For credit-card issuers, lending to so-called subprime borrowers has become a revenue driver since the Great Recession.
Nearly 50 million Americans, including more than 30 million millennials, have poor credit and are considered "deep subprime consumers," according to the annual Consumer Credit Card report by NerdWallet, a personal finance website.
"There's a big difference between a credit score of 600 and 800," said Sean McQuay, a credit card analyst at NerdWallet. "Consumers with excellent credit have access to the best loan terms and lowest insurance rates, as well as the most options. It's the difference of thousands of dollars in interest fees per year."
It's no secret that subprime borrowers face more expensive credit terms. While the average annual percentage rate for all borrowers is 18.2 percent, those with credit scores below 630 are charged 22.2 percent on average, according to McQuay.
That translates into more revenue for card issuers. While fees are paid by credit-card holders across the board, interest is charged only to those who carry a balance, which often are cardholders with poor credit, according to a report by the Consumer Financial Protection Bureau.
The interest payments all cardholders make account for 80 percent of the total revenue card issuers receive from consumers, the CFPB report said.
But while those considered prime borrowers generally are paying down debt, riskier consumers have been increasing their card balances: to $5,063, on average, from $4,891 one year ago, according to a separate study from credit-scoring company TransUnion.
As a result, card issuers continue to increase the availability of credit — particularly to millennials and other consumers with lower credit scores. About 10 million new consumers entered the credit-card marketplace in the last year alone, the majority of which were subprime borrowers, according to TransUnion.
Although credit card use is rising, Jess Sharp, executive director of the American Bankers Association's Card Policy Council, said that is a result of an improving economy and that credit-card debt remains manageable.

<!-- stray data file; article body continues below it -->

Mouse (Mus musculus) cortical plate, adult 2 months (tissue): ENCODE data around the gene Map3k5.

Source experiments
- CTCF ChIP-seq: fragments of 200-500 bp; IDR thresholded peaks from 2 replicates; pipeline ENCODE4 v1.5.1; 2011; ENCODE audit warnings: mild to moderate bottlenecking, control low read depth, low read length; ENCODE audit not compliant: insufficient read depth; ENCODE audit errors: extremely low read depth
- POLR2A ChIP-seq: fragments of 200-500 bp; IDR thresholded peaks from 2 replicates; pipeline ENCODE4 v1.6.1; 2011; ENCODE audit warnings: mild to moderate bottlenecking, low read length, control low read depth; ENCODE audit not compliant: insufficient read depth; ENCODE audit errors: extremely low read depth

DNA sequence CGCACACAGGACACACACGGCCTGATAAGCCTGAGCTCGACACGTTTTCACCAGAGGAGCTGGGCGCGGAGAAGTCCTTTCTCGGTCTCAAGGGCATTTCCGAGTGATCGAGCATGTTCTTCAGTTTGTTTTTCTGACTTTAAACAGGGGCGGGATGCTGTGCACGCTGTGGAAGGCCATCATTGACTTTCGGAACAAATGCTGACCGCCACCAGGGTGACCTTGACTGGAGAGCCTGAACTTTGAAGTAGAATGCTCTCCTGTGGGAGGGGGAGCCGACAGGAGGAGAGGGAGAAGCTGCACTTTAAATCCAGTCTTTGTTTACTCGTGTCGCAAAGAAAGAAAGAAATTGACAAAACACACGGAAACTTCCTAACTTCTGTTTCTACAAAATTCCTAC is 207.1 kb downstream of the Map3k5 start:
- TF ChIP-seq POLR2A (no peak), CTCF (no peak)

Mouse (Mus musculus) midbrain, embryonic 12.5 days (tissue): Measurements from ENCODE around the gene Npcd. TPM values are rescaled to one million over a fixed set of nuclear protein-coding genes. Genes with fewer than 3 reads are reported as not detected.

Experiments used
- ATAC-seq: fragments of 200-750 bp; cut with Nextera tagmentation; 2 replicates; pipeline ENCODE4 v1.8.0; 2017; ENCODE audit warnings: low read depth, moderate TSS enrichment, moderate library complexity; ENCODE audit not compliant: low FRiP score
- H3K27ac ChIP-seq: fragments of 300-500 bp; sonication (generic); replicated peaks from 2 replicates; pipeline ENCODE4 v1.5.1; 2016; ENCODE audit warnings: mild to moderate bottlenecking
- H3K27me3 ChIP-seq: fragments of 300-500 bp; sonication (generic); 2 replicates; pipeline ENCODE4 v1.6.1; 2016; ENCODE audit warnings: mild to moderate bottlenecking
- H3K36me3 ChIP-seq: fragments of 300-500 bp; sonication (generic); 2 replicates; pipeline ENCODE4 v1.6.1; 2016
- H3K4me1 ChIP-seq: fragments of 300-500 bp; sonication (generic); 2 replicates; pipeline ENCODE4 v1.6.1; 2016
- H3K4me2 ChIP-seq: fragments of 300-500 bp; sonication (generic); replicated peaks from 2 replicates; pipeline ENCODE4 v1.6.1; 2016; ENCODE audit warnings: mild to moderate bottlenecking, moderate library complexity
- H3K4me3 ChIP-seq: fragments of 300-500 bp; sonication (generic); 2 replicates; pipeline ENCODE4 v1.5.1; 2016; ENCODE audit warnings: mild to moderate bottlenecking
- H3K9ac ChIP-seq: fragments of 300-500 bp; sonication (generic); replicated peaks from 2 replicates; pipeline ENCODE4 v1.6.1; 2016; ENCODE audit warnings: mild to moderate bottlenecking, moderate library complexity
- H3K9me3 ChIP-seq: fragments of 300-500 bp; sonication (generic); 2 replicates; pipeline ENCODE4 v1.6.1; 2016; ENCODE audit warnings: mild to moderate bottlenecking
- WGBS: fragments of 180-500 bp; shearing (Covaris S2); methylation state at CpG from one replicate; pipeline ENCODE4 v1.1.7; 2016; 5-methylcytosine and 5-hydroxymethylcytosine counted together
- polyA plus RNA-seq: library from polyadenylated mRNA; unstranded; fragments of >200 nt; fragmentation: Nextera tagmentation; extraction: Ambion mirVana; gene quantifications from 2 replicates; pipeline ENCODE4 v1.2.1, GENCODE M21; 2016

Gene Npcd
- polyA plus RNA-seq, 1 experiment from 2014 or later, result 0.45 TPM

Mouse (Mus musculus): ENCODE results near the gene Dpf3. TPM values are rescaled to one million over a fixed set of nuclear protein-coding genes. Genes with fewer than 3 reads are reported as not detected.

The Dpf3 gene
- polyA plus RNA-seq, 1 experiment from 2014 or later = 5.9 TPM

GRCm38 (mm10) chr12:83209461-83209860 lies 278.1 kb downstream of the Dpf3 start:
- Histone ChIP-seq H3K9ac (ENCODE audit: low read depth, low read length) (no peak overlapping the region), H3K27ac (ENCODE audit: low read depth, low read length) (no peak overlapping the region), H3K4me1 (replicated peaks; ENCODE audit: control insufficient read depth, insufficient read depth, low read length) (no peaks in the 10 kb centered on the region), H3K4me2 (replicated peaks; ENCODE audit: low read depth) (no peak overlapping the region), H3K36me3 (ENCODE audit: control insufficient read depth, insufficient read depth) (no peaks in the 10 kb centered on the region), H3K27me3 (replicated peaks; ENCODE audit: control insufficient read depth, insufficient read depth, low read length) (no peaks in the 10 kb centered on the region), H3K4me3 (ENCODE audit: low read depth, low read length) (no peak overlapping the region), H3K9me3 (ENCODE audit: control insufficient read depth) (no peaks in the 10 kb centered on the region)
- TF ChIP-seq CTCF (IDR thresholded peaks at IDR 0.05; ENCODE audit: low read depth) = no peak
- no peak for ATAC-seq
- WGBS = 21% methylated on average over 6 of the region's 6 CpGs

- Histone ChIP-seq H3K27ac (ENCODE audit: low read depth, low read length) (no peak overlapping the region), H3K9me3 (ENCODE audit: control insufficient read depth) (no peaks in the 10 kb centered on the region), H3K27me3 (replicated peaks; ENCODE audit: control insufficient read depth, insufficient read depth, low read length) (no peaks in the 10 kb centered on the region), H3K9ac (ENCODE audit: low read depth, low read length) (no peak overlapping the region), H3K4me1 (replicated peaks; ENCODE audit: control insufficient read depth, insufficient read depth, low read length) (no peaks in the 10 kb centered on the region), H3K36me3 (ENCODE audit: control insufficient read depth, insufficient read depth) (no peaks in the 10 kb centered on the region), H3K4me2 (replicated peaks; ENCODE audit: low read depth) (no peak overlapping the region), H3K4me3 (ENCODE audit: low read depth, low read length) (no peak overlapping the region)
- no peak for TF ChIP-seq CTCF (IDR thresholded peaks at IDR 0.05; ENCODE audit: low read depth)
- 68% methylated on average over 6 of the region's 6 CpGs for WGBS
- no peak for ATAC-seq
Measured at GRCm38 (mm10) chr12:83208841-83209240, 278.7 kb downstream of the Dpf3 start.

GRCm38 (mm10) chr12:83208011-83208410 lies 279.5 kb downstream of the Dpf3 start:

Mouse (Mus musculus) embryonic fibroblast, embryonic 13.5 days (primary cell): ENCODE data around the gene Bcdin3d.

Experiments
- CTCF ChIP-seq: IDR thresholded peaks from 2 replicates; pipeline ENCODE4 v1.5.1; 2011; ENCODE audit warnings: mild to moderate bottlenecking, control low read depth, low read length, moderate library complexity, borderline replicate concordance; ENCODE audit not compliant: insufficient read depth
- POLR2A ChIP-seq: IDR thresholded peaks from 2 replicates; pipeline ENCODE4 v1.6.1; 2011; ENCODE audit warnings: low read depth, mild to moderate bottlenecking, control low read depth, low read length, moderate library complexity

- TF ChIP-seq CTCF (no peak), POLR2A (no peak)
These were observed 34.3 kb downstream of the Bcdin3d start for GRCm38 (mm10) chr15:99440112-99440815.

"While more consumers are using credit cards for short-term financing, the amount of credit-card debt they are carrying relative to their disposable income is quite low by historical standards," he said in a statement.
For those just starting out, or who have low credit scores or limited credit histories, McQuay recommends opting for a secured card. Although these cards require a security deposit, typically in the range of $300 to $500, an amount that is usually equal to the credit limit, the deposits are fully refundable when the account is closed or when the consumer upgrades to an unsecured card.
The upside is that it gives consumers access to credit without needing a co-signer while steering clear of subprime specialist issuers, who market specifically to borrowers with bad credit and charge high fees and interest rates to mitigate their risk.
"Many of the largest issuers do offer secured cards but they're not heavily marketed because they're not money makers for banks," McQuay said.
For those who want an unsecured card, McQuay advises consumers to choose one with a high limit over a low APR, with the goal of paying the bill in full every month to avoid interest charges. That way, consumers can maximize their debt-utilization ratio, which is the amount borrowed compared to the total credit available.
The debt-utilization ratio is a big component of a credit score, so having a high limit but keeping a balance low can help consumers save on interest and eventually boost their scores.